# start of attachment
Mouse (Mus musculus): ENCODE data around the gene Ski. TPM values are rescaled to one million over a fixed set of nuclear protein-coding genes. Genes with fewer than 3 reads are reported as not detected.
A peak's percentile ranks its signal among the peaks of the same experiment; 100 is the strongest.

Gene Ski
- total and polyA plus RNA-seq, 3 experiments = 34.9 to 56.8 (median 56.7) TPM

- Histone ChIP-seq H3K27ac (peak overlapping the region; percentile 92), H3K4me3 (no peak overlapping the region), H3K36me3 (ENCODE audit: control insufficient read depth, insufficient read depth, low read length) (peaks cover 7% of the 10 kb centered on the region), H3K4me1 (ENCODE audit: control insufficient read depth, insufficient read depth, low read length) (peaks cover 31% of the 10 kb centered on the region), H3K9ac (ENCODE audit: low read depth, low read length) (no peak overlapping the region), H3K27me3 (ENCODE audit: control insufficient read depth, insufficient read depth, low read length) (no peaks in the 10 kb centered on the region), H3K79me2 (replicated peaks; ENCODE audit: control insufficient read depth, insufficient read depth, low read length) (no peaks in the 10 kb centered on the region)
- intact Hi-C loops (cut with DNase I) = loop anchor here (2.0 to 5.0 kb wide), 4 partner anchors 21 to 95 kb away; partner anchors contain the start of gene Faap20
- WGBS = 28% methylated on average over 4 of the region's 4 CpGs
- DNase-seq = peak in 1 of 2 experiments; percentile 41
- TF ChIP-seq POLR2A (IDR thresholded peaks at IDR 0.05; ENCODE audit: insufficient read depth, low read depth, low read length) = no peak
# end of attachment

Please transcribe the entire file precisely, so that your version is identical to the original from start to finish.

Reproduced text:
Mouse (Mus musculus): ENCODE data around the gene Ski. TPM values are rescaled to one million over a fixed set of nuclear protein-coding genes. Genes with fewer than 3 reads are reported as not detected.
A peak's percentile ranks its signal among the peaks of the same experiment; 100 is the strongest.

Gene Ski
- total and polyA plus RNA-seq, 3 experiments = 34.9 to 56.8 (median 56.7) TPM

- Histone ChIP-seq H3K27ac (peak overlapping the region; percentile 92), H3K4me3 (no peak overlapping the region), H3K36me3 (ENCODE audit: control insufficient read depth, insufficient read depth, low read length) (peaks cover 7% of the 10 kb centered on the region), H3K4me1 (ENCODE audit: control insufficient read depth, insufficient read depth, low read length) (peaks cover 31% of the 10 kb centered on the region), H3K9ac (ENCODE audit: low read depth, low read length) (no peak overlapping the region), H3K27me3 (ENCODE audit: control insufficient read depth, insufficient read depth, low read length) (no peaks in the 10 kb centered on the region), H3K79me2 (replicated peaks; ENCODE audit: control insufficient read depth, insufficient read depth, low read length) (no peaks in the 10 kb centered on the region)
- intact Hi-C loops (cut with DNase I) = loop anchor here (2.0 to 5.0 kb wide), 4 partner anchors 21 to 95 kb away; partner anchors contain the start of gene Faap20
- WGBS = 28% methylated on average over 4 of the region's 4 CpGs
- DNase-seq = peak in 1 of 2 experiments; percentile 41
- TF ChIP-seq POLR2A (IDR thresholded peaks at IDR 0.05; ENCODE audit: insufficient read depth, low read depth, low read length) = no peak